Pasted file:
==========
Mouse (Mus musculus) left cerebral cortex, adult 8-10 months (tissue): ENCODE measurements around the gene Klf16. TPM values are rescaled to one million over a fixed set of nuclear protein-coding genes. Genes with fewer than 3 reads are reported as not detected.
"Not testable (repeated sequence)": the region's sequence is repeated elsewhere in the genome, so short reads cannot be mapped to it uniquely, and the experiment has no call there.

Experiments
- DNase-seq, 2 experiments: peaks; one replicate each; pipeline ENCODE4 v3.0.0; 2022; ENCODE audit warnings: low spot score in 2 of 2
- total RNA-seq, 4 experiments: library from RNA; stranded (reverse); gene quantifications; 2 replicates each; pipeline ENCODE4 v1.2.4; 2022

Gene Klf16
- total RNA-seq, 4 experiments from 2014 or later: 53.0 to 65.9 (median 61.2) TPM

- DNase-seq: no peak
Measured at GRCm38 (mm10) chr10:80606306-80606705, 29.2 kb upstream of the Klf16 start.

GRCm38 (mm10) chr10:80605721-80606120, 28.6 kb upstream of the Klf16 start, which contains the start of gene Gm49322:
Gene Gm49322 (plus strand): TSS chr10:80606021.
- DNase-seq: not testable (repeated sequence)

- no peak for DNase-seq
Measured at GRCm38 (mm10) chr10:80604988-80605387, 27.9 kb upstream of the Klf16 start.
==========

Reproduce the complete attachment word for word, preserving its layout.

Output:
Mouse (Mus musculus) left cerebral cortex, adult 8-10 months (tissue): ENCODE measurements around the gene Klf16. TPM values are rescaled to one million over a fixed set of nuclear protein-coding genes. Genes with fewer than 3 reads are reported as not detected.
"Not testable (repeated sequence)": the region's sequence is repeated elsewhere in the genome, so short reads cannot be mapped to it uniquely, and the experiment has no call there.

Experiments
- DNase-seq, 2 experiments: peaks; one replicate each; pipeline ENCODE4 v3.0.0; 2022; ENCODE audit warnings: low spot score in 2 of 2
- total RNA-seq, 4 experiments: library from RNA; stranded (reverse); gene quantifications; 2 replicates each; pipeline ENCODE4 v1.2.4; 2022

Gene Klf16
- total RNA-seq, 4 experiments from 2014 or later: 53.0 to 65.9 (median 61.2) TPM

- DNase-seq: no peak
Measured at GRCm38 (mm10) chr10:80606306-80606705, 29.2 kb upstream of the Klf16 start.

GRCm38 (mm10) chr10:80605721-80606120, 28.6 kb upstream of the Klf16 start, which contains the start of gene Gm49322:
Gene Gm49322 (plus strand): TSS chr10:80606021.
- DNase-seq: not testable (repeated sequence)

- no peak for DNase-seq
Measured at GRCm38 (mm10) chr10:80604988-80605387, 27.9 kb upstream of the Klf16 start.